How to roast a haunch of venison? This is how: salt, brine and a few rashers of. It takes time to season and soak but the cooking time is surprisingly short: just nine minutes per pound.
Research recently shows we should eat a little red meat after all, for iron and vitamin B. Venison is lean, super flavoursome and not bank-breaking. It is available most of the year apart from spring plus it is free range, happy meat.
But venison is just so awfully tough isn’t it?
Venison can be tough. I have had once a marvellous roast of the eye fillet of venison in a crushingly expensive restaurant (the dish was that too) and it was, obviously, tender like butter. But most of the time it is haunch that we buy and a lot of the time it is quite tough.
This recipe is a game changer
Indeed it is a game changer, or even game transformer: it is a foolproof albeit lengthy method for tenderising venison. It can apply to game birds too: pheasants or partridges that look like they are tough old birds.
How to cook a haunch of venison?
The method is threefold: salt, brine and short roasting time. It all takes place over three days but it is certainly worth it. Simply buy your meat well in advance: anyhow game is not usually something you pull from the back of the freezer an hour before dinner time, is it?
How to cook venison: salt it first
Salting is incredibly important as I kind of knew before but was decisively reaffirmed in the knowledge by Samin Nosrat. She recommends salting the meat as soon as you’ve brought it back from the butcher’s, and at the very least an hour before cooking. She, like me, abhors those who apply salt to their food only on their plate and she, like me, points out we are usually scared of salt in home cooking.
That is not to say that ultra-processed food has got it right, the amount of salt and sugar in those ready meals and fast food would scare the saltiest dog of a chef. But at home we usually err on the side of undersalting, believing you can always top it up on the plate.
That’s wrong because salt, like seasoning, needs to penetrate the product and that is relevant with meat more than other things. Plus – and that’s what people really have known for centuries – salt tenderises.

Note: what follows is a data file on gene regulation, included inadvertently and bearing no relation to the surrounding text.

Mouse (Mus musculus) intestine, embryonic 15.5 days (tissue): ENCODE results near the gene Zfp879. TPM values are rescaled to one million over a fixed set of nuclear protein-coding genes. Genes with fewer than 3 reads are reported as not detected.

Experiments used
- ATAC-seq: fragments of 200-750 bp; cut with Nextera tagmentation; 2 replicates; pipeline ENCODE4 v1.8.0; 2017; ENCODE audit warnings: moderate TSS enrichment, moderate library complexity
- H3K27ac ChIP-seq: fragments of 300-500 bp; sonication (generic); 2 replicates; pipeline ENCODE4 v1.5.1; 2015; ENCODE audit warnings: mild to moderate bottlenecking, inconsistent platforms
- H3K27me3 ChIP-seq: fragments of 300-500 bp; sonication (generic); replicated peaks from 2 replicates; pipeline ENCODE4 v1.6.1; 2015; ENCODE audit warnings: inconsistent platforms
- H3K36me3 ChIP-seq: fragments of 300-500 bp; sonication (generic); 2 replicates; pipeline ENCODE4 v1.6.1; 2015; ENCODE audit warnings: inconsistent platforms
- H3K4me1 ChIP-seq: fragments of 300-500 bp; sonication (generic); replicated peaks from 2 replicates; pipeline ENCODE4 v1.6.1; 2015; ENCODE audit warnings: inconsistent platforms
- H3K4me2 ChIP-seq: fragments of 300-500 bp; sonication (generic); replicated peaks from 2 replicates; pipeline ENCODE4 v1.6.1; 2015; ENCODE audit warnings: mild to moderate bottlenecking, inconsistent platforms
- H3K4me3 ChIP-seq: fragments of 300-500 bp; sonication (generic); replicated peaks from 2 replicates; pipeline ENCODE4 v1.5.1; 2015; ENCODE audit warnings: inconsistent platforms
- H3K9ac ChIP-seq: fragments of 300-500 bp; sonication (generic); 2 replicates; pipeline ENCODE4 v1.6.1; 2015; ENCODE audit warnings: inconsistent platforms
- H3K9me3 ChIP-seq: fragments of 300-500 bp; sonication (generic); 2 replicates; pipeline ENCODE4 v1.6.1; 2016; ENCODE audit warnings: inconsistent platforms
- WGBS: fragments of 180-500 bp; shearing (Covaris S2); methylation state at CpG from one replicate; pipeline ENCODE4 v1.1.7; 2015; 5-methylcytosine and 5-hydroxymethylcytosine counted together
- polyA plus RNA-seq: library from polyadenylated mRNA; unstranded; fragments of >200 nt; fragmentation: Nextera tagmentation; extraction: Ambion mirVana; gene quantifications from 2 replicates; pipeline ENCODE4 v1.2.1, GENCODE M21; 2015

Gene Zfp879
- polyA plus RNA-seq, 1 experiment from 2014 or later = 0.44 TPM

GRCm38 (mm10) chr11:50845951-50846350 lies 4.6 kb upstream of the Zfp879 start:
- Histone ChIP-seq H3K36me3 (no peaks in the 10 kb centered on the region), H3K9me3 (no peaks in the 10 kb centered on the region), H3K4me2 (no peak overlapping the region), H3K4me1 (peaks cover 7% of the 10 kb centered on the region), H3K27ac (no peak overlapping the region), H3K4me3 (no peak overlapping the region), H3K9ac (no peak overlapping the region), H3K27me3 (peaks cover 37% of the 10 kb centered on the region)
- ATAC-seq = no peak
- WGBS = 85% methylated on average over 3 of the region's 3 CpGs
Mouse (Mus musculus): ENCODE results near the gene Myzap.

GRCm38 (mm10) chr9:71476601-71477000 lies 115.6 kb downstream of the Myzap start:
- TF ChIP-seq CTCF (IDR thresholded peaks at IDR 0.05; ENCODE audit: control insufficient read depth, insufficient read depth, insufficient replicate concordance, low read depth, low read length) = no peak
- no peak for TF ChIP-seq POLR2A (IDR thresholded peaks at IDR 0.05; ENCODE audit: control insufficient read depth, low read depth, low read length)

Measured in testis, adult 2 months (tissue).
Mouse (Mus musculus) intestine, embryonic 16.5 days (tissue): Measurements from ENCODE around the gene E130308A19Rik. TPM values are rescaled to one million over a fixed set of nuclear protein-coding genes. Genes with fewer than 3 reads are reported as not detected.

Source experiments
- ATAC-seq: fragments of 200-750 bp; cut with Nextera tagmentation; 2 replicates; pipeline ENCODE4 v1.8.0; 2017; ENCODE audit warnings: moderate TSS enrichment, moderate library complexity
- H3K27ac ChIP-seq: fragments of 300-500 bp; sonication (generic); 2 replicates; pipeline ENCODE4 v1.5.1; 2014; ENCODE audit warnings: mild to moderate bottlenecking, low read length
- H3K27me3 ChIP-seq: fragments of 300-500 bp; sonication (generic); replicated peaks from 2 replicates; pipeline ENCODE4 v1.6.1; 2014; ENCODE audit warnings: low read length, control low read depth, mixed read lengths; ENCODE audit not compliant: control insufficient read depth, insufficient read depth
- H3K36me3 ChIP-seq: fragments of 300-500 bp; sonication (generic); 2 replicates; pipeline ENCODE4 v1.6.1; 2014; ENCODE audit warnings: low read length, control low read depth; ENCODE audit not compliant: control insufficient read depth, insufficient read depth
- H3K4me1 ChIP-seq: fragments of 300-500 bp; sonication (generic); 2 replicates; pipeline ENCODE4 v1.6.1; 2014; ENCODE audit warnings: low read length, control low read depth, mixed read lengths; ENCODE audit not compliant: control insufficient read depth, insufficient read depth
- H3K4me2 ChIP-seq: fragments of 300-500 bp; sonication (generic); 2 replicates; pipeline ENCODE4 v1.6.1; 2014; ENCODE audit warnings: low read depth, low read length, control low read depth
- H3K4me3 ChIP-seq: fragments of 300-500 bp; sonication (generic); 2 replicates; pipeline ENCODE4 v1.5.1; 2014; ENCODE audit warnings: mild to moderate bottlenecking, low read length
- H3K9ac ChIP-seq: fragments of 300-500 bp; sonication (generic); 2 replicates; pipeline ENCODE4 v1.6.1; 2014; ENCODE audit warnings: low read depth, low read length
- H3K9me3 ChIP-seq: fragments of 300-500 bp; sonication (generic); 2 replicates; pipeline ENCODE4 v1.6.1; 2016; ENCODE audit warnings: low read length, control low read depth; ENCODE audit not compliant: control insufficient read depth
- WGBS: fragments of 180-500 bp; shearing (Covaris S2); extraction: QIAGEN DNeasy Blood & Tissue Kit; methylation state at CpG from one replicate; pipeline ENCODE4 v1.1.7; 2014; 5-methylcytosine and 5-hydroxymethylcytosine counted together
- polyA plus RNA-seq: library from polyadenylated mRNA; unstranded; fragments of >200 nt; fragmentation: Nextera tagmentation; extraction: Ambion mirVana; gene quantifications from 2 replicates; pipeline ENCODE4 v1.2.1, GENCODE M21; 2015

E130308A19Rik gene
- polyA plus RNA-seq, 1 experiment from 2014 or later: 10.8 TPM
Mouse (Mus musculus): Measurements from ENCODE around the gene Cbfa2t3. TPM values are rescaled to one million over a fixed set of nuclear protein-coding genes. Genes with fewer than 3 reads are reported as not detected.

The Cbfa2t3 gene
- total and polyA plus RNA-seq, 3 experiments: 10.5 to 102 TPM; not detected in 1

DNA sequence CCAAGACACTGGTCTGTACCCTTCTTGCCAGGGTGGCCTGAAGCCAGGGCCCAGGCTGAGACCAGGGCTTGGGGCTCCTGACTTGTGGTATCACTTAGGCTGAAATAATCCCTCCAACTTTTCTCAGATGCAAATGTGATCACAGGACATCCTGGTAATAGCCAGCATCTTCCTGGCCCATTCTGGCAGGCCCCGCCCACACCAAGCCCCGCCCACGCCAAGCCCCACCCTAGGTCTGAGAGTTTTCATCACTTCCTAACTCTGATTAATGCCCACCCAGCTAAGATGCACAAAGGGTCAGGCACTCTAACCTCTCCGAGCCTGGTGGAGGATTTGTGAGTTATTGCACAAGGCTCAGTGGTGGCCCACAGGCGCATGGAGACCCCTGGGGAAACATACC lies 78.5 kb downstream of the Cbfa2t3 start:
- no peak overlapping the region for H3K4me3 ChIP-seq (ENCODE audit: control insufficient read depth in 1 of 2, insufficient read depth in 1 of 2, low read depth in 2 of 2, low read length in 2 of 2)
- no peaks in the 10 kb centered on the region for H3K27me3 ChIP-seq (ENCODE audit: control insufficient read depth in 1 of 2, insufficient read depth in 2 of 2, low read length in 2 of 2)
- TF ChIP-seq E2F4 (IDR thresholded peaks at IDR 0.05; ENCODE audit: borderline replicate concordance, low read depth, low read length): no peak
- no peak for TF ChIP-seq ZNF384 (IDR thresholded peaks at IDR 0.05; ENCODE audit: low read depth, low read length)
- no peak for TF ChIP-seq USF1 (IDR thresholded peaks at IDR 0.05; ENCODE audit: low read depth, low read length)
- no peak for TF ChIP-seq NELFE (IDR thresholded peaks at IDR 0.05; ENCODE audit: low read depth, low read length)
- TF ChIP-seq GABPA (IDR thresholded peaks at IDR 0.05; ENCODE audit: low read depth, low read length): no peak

So grab your venison haunch as soon as you’ve unwrapped it and sprinkle, rub and repeat with about twice as much salt as you would think fit.
How and why to brine venison?
Brining means soaking the meat in salty liquid with aromatics. The difference between the effect of brining vs. marinating is distinct: marinating imparts flavour while brining tenderises and retains moisture. Marinating tough cuts might actually have the opposite effect as tissue will relax to the point of turning mushy but then contract and toughen again. Lose-lose situation.
Soaking in brine will deliver the result but caution here: we have already salted our meat so in spite of what I said about over-cautious salting, we don’t want to over salt the game. Thus the brine will be made with just aromatics and a little sugar, and we’ll scrape in the salt that has already been working on the meat. Off to fridge for another 24 hours.
How long to roast venison haunch?
After the brining the meat will look a bit sad: greyish and sodden. Ideally, it should now dry up in the fridge for another night or so but if that isn’t possible just pat it dry and let it sit uncovered as long as you can.
All it needs now is a bit of bacon to wrap around but if you skip that bit, it will still be excellent. The secret now is in the timing: and I got that on Hugh Fearnley-Whittingstall’s authority.
The haunch, wrapped in bacon or not, needs an initial heat blast of 20 minutes at 220C. That provides browning; you can sear it in a hot pan but I’m sure you’ll agree it’s cleaner, easier and less smoky to let it happen in the oven. Then the temperature needs to go down as rapidly as possible to 170C – let the oven door open for a while on an electric oven – and the venison cooking time is 10 minutes per 500g (9 minutes per pound). That’s it – it will produce medium rare meat which is always tenderer than medium, which is tenderer than well done.
Rest before serving
After all the ordeals by water, salt and fire, the roast needs a rest. After twenty minutes it will still be warm, fear not, and taste absolutely amazing, like a good beef topside roast.
Did I mention the chocolate sauce? Oh well, it really deserves a whole post on its own…